Honeywell Process Solutions' (HPS) new project execution approach helps prevent cost and time overruns by “taking automation off the critical path," according to Brendan Sheehan, projects and automation system business global marketing director, Honeywell Process Solutions (HPS). The company unveiled its new approach to project management, the LEAP methodology, at the at the Honeywell Users Group (HUG) Americas Symposium in San Antonio, Texas, last month. LEAP stands for “lean execution for automation projects."
LEAP combines HPS proprietary hardware and software, virtualization and cloud engineering to give users greater scheduling flexibility while reducing risk and total automation costs by up to 30%. Multiple industries can benefit from an estimated 80% reduction in costs related to unnecessary rework. These features can also help reduce avoidable schedule delays by up to 90%.
LEAP represents a major departure from the way plants are typically designed and built by using parallel workflows to keep automation systems off critical implementation paths. LEAP creates separate streams of work for the physical and functional aspects of project design. This approach allows project engineering to take place from anywhere in the world and removes workflow dependencies to allow core project tasks to start much earlier in the process. It also minimizes the cost and volume of rework typically associated with automation projects.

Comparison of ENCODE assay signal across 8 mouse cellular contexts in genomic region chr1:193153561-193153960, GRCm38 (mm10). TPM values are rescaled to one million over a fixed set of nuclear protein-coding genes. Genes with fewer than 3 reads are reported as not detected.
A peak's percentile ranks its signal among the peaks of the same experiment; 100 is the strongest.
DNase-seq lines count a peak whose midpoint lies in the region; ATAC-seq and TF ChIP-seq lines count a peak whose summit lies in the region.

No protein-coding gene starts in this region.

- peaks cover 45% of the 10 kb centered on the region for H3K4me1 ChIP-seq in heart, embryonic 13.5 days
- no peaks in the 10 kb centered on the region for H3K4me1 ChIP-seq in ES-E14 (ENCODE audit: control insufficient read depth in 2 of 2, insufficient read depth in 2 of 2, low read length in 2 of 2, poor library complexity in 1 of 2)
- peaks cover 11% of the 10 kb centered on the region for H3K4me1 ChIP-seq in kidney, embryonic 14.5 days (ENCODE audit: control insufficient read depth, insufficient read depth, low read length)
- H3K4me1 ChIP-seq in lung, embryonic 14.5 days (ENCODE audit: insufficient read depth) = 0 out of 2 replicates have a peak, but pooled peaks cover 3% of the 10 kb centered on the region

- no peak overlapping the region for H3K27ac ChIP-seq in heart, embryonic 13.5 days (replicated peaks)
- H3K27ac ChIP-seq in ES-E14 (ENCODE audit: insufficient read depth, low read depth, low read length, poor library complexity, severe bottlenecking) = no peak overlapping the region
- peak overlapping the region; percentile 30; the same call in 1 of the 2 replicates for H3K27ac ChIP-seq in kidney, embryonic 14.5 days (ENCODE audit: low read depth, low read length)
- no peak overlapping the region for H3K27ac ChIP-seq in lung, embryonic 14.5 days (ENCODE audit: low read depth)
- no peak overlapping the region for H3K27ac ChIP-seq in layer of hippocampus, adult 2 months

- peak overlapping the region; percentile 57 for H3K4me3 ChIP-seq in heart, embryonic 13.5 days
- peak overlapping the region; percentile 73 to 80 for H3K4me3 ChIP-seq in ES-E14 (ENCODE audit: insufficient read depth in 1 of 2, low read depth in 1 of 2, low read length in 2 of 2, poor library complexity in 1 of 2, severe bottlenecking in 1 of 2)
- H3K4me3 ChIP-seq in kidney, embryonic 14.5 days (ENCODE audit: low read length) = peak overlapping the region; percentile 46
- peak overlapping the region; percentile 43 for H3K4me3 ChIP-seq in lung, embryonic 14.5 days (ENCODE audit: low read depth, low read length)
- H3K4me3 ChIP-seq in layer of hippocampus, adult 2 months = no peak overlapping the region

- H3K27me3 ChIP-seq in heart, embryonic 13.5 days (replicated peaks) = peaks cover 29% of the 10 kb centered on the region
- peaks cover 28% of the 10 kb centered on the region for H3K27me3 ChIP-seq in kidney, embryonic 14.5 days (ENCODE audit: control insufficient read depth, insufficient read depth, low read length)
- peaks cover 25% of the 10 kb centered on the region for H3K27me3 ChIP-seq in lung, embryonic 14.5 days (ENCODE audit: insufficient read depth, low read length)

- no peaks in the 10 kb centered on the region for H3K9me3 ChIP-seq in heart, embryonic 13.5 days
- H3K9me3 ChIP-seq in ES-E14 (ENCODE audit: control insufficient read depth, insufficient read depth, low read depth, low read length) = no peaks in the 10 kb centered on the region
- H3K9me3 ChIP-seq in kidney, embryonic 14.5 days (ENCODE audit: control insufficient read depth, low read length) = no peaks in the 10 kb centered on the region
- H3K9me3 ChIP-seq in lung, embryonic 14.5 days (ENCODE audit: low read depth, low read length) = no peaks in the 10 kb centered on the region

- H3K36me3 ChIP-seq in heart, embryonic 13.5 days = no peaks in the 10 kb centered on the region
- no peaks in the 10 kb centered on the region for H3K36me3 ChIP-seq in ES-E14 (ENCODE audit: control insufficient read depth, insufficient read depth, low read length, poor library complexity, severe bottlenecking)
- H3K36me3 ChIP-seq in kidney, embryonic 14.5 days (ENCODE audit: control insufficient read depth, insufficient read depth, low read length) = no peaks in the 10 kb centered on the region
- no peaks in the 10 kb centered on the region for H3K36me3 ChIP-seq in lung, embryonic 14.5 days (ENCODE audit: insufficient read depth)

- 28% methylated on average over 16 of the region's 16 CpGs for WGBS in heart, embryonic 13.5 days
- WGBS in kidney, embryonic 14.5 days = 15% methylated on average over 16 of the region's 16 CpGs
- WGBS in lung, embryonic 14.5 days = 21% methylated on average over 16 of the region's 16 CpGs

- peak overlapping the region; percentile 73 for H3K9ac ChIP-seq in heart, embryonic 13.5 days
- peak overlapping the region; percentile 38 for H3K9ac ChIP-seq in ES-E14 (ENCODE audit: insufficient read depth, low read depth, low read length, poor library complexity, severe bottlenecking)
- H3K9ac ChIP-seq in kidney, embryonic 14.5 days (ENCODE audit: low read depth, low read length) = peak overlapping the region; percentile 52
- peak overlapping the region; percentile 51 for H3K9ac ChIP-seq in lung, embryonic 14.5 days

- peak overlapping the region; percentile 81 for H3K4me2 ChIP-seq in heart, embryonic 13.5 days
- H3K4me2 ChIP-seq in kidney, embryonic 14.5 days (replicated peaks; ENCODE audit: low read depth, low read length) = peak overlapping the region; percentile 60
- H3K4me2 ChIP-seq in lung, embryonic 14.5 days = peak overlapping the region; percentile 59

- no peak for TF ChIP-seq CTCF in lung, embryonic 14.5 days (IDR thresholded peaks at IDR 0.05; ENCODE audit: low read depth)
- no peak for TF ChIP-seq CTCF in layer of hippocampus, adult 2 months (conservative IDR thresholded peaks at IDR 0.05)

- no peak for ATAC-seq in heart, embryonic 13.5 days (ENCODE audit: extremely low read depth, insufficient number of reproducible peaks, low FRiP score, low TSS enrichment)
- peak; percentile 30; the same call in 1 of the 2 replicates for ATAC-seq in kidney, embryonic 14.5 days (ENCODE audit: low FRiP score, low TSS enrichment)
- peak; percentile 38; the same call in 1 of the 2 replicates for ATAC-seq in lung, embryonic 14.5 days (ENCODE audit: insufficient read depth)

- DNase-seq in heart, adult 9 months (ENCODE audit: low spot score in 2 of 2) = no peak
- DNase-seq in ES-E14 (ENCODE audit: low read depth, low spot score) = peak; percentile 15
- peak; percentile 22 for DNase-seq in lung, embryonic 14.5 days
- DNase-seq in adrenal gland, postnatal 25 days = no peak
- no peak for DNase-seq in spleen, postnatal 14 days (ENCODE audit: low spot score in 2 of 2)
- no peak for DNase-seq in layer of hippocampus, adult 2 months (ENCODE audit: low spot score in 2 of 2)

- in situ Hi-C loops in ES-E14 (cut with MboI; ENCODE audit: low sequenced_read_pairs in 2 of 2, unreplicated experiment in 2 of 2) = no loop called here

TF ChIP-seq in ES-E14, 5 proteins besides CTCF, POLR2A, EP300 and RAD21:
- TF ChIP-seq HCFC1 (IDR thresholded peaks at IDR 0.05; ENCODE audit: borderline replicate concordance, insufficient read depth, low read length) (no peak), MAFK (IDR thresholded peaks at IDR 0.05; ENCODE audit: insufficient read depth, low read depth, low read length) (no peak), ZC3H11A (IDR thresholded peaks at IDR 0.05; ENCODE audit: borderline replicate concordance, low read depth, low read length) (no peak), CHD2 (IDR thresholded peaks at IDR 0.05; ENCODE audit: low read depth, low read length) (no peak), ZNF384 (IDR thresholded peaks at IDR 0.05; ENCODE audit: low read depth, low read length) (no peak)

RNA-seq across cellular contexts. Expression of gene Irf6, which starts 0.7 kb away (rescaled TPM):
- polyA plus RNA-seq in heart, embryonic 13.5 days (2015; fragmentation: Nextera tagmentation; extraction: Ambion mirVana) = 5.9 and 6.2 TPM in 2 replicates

Universal I/O allows engineers to specify standard cabinets solely on the basis of estimated total I/O counts, without predetermining how many of what kinds of I/O. Cabinets can be built, shipped and installed before the control system is designed and are esentially immune to change orders, since wiring can be landed before the I/O is configured.
Virtualization allows the entire control system to be engineered and configured on Honeywell servers before any hardware is on site. After it's tested, the system and its databases can be downloaded to the plant.
Cloud engineering allows engineers around the world to work on the project from wherever they're located. “We bring the work to the engineers; we don't have to send the engineers to the staging area," said Jason Urso, HPS chief technology officer. This means specialized expertise becomes readily available.
The conventional approach of waiting for the instrumentation freeze to build and install the physical equipment, build displays and test the system, and then ship to the site can take two to three years. “Now you can engineer sooner, without the physical equipment — no development system, no update," said Urso. “Ship standard cabinets, ship the servers at the end of the project, and load them from the cloud."